by Ethan Edwards, chief instructional strategist
Well, it’s “Back-to-School” time. Ads all around are urging students of all ages to get new jeans and new notebooks and pencils and crayons. Often our children, if not heading off to entirely new institutions of learning, are almost certainly joining new classrooms and meeting new teachers and schoolmates. There’s something wonderful about this annual opportunity to start afresh. We can leave the problems of a few months ago--tattered notebooks, ill-fitting clothes, seemingly pointless subjects (I just read about the controversy whether cursive writing is obsolete and should not be taught), annoying teachers—behind us as we try new things.
Wouldn’t it be great if we had a similar opportunity to start fresh in our professional training activities in creating e-learning. We are so bound by traditions set in place years ago--tools and models selected by others to fill out-of-date needs, design processes that are relics of an almost incompatible instructional paradigm, technical standards that have not been revised in too long—that we don’t have the opportunity to stop, retool, and start again.
If we had that luxury, what would be on my back-to-school required shopping list for e-learning?
- Stock up on supplies. Honestly reassess your Authoring tools. As you become more experienced, it is very likely that tools that were right for you earlier no longer serve their purpose. Think about what you want to accomplish and determine if your tools are holding you and your organization back. Adding new tools with expanded capabilities will not make your previous work unusable, but will allow you to grow in what you can provide your learners. The investment in purchasing new tools is relatively insignificant compared to the investment in sheer man hours that your organization makes in using them.
- Update your wardrobe. Don’t be afraid to come up with a new look. Update your templates, create a new graphic mood, explore new technologies to add flair and value to your lessons. The visual impact of your lessons is one of the strongest voices you have in communicating with your audience. Circumstances, business drivers, strategies, job titles, and any number of other factors in the work environment may have changed in the last year for your leaners. What message does it send when your training materials are still packaged and presented in models created 3 or 4 years ago?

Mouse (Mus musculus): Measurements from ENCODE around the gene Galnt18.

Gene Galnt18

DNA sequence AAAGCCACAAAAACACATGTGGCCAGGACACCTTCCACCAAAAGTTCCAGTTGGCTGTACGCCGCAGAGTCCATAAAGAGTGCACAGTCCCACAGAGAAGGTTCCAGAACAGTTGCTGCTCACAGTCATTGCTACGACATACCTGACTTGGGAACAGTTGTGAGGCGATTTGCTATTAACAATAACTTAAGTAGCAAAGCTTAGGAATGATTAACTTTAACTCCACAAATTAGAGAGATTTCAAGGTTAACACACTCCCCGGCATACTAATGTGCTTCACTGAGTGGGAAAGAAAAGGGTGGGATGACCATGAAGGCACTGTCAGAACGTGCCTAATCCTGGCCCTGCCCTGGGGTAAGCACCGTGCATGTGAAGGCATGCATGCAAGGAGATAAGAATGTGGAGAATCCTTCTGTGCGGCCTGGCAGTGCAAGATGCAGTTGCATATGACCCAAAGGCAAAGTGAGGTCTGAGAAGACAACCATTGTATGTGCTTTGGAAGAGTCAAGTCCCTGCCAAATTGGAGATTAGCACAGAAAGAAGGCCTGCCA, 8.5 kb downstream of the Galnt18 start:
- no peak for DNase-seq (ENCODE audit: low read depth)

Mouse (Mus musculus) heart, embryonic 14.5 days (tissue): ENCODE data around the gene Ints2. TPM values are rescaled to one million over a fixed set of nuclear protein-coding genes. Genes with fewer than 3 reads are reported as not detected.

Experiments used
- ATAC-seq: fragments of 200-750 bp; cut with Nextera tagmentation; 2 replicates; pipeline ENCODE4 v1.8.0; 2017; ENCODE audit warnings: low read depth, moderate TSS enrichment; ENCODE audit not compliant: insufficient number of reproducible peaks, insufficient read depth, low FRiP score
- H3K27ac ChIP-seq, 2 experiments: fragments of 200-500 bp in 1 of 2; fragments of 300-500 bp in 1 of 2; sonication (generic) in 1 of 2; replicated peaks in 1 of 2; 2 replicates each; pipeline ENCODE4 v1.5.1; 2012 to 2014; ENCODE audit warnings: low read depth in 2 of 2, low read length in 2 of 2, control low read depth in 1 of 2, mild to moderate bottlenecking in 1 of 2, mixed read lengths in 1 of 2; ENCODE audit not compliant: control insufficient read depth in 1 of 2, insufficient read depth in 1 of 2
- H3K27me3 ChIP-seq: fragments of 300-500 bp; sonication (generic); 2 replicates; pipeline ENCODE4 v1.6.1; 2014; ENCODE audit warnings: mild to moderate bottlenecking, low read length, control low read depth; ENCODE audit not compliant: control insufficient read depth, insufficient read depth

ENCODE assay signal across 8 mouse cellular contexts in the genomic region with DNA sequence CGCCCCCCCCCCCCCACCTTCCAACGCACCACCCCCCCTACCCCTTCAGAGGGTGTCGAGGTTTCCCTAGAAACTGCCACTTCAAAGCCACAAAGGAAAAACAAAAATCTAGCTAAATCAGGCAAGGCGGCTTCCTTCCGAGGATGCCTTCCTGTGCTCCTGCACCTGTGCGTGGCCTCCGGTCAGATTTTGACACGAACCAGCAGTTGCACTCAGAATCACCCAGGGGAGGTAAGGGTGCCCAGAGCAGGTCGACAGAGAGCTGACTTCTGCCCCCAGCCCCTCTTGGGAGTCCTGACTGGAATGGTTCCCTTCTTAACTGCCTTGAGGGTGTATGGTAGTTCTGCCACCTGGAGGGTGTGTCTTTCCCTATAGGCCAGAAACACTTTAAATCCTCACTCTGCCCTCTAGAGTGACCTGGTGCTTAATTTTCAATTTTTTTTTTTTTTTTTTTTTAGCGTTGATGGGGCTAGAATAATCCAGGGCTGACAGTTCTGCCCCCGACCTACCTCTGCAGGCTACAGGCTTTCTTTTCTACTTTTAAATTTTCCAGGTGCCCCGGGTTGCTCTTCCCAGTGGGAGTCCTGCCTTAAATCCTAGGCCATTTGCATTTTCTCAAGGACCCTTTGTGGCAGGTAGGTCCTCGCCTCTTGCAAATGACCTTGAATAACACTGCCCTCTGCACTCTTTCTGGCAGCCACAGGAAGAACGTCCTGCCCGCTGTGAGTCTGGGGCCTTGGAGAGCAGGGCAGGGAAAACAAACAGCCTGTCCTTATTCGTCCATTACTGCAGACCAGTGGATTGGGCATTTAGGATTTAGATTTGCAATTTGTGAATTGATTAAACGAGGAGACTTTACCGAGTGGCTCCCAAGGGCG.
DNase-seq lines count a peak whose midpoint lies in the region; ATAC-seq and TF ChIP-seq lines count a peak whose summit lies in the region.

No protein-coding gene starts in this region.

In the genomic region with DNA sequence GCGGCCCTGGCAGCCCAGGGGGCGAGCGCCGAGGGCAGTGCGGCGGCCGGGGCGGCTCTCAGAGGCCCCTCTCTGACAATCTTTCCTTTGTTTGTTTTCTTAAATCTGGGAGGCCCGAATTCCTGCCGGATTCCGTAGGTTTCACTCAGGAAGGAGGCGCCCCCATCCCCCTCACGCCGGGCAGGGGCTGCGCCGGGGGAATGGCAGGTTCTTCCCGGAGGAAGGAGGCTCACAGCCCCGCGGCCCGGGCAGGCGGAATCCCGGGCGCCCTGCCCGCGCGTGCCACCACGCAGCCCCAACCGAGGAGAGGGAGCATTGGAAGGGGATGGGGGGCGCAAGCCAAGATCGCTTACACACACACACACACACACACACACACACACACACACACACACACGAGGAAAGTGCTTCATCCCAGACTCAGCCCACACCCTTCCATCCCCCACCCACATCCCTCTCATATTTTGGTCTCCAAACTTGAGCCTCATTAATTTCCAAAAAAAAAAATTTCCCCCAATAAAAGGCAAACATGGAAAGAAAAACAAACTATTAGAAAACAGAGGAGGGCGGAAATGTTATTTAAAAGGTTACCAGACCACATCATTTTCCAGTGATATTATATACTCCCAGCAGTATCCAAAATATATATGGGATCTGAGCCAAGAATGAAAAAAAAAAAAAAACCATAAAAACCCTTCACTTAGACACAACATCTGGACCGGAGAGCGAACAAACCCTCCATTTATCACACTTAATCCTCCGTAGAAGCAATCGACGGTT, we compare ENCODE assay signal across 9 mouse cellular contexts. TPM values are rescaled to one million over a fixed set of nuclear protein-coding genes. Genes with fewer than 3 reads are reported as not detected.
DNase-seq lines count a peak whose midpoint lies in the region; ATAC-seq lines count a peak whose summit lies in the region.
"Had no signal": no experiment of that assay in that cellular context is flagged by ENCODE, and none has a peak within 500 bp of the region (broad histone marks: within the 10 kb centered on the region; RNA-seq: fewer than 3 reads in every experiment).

- Hire a new teacher or two. I don’t mean that you necessarily have to hire new people, but you should seriously reassess how you want your e-learning to facilitate learning. Most of us necessarily start out with relatively simplistic ideas of what we can do with e-learning—usually a lot of telling and simplistic testing. That might have been acceptable as a starting place, but we need to be able to move on from there. Unfortunately it can be difficult to break out of routines, once they are set, but if we cease to explore new and more effective methods for engaging learners, we can’t expect to remain relevant and instrumental in creating value for our organizations.
- Join the Chess Club. Get involved in your e-learning community. There are several really excellent organizations and networking opportunities readily available to the training community. Plan to attend a national conference or become involved in local chapter activities. Enroll in online webinars that are offered for you to join right from your desk. Or even make a resolution to take up some other activity that will have some carryover in what you bring to e-learning design. e-Learning is such a multi-disciplinary field that almost anything can provide useful inputs. Painting or drawing, theater, story-telling, tutoring, web-design, cabaret-singing, or any number of other skills can provide surprising insights into making e-learning more effective.
So think about the smell of brand new Levis…and the feel of sharpening a new pencil into a precise point…and the delight of opening a new textbook for the very first time…and the first time you got your new locker combination to work…and the mystery of what that new teacher is going to look like. And then take your back-to-school shopping list and create all that same excitement in your e-learning projects.